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Here is how we solved the problem of overpopulation & so can you!

When Friends of the Homeless began in 2013, our office was located in SW Baltimore, where there was no shortage of homeless cats. Children in the area would tell us that kids would bring kittens to school to giveaway, parents would say they could keep the cats, and the next thing you know, the cats were put out when they became pregnant to become a challenge for the community to solve. Here's how you can actually resolve this problem!


~ Contact your local animal services ~ Most cities and counties in the U.S., have animal services, like the SPCA or the Humane Society, an animal shelter or rescue, Animal control, 3-1-1 or 2-1-1 may be able to help provide you with their contact information.


~ Partner with other organizations and look into discounted spay/neuter options ~ In Baltimore, BARCS (Baltimore Animal and Rescue Care Shelter) and the SPCA offer free spay/neuter services. You can borrow carrier-traps from them to transport the cats to and from the appointments. Some veterinarians in the area offer discounted spay/neuter programs as well.


~ Get your neighbors to help while building community ~ Our area was transformed a little bit at a time. When we first arrived at our office, seniors were indifferent to the cats, some were actually harmful trapping them and removing them to no one knew where, kids would scream at them out of fear, and we were the only ones known to be helping resolve the problem at all. It took time to model to the neighbors that stray cats could be socialized and could become good companions and service pets for lonely seniors and others in need of support in the community. And it took time for others to follow our lead and begin to care for the cats themselves. From 2013 to 2020, we helped 100 cats to be spayed/neutered, cared for, and found permanent homes in areas where they are now safe and cared for! Inviting others to join you can also build community, unify people towards a common purpose, and teach people how to be an advocate for themselves and others.


~ Let others know about free spay/neuter programs ~ If you're going to solve the problem of overpopulation, it will be because of 2 factors ~ 1. You've gotten the current strays spayed/neutered promptly, and 2. You've been routinely sharing and promoting the free spay/neuter and transportation services for this in your community. Below are flyers that we created on from existing BARCS flyers and then shared each quarter with our local schools, churches, community centers, libraries, neighbors, on NextDoor, through social media, and every other outlet that we could think of!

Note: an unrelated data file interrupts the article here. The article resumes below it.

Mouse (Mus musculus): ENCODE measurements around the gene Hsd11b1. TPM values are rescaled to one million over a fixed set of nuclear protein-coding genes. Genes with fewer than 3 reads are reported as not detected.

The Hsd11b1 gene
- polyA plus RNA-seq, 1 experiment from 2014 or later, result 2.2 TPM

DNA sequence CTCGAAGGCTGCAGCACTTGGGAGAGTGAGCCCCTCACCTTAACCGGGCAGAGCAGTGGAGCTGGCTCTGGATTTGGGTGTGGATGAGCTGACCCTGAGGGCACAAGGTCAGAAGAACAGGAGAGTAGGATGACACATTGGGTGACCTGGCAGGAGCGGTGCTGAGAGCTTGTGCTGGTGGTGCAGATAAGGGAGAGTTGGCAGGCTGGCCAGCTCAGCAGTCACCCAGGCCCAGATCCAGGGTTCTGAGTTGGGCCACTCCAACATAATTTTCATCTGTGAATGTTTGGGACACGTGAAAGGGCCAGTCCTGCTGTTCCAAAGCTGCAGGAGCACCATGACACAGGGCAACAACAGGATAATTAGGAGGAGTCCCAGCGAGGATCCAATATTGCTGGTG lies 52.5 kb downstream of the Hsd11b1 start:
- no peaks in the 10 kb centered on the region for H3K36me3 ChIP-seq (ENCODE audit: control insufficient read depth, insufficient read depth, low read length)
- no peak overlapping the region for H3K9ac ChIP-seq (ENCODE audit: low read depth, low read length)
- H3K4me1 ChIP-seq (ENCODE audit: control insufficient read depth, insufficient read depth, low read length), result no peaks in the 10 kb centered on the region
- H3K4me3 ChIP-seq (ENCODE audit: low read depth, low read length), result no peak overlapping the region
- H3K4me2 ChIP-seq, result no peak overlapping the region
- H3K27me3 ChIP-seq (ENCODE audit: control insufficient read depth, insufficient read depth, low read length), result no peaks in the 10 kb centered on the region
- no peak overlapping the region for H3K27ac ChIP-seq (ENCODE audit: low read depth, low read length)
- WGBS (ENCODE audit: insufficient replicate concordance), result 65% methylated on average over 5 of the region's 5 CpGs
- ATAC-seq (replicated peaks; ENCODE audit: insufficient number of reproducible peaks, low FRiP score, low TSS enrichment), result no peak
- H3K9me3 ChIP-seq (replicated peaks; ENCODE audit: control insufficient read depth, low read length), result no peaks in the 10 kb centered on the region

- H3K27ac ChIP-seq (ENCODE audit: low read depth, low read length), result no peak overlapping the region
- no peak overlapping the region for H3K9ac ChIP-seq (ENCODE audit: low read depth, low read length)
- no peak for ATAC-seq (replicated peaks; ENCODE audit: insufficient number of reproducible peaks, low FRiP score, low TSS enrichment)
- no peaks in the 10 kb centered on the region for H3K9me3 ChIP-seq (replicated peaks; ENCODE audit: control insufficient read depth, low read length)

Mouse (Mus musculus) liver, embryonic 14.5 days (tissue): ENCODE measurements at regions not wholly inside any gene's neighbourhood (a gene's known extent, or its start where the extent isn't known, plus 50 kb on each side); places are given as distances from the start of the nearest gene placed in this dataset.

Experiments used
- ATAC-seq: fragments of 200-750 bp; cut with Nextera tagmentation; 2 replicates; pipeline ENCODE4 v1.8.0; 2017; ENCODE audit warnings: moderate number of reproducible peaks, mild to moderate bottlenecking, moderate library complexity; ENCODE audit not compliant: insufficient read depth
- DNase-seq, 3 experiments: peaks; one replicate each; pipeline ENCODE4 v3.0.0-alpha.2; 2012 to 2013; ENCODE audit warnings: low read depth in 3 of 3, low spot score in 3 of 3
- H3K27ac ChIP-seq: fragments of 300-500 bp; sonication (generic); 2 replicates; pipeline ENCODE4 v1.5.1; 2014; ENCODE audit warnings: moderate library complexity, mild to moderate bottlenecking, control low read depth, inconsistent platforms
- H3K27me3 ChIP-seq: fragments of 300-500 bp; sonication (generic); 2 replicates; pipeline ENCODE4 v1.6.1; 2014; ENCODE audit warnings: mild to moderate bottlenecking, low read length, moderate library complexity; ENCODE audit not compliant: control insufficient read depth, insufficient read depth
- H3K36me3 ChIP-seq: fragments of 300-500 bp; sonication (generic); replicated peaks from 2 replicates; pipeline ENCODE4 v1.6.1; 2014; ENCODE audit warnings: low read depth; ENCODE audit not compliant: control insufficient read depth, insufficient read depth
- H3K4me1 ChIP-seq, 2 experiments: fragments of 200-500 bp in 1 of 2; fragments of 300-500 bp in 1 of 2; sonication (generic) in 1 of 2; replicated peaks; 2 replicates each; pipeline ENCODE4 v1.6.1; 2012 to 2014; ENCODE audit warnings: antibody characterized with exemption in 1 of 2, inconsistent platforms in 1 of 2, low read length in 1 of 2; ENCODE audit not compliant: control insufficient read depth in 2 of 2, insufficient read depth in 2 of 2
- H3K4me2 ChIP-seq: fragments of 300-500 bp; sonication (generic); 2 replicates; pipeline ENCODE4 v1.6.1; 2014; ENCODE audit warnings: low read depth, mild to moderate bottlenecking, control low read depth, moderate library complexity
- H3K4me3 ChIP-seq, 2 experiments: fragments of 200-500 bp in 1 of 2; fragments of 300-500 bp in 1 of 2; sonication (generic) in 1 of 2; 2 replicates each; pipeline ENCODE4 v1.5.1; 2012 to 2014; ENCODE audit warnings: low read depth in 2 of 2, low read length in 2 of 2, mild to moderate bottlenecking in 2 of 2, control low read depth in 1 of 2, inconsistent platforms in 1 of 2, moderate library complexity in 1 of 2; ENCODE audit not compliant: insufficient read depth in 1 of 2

What to include on your flyers:

Animal shelters in your community may already have flyers that you can get freely from them to distribute ~ they will be appreciative for your help in distributing them! So these easiest way is to get pre-made flyers that will have all of the important information, like: why it's important to get stray cats fixed (and how quickly they can reproduce and lead to over-population), which organizations in your community provide free or discount spay/neuter services, the benefits of spay/neutering animals, and who to contact. Through an online search, we discovered that in Baltimore, there is an organization called Charm City Companions that has grants to offer free transportation to residents for the spay/neuter program. Please check with your local agencies to see what services are provided in your area


You truly can make a significant difference for your neighbors, community, & the cats!

If you take this approach, you may be able to also get similar outcomes like these we've gotten!

~ Help low-income families to know how to find and get free spay/neuter services for their pets

~ Help seniors and people with disabilities and health challenges a rescued and socialized service pet

~ Help teenagers and young people to hold their first volunteer position and become a reference for them to support their academic goals in community service and their career goals by offering their first letter of recommendation

~ Help children and others in the community to see the value in these previously unvalued and untended sentient beings, which can reflect the value in themselves as well

~ Help to ease community members minds by helping low-income families to get care for cats they're helping when they're not able to afford it ~ BARCS would often let us bring sick or dying cats to them and offer free vet services. This was of great comfort and relief to community members.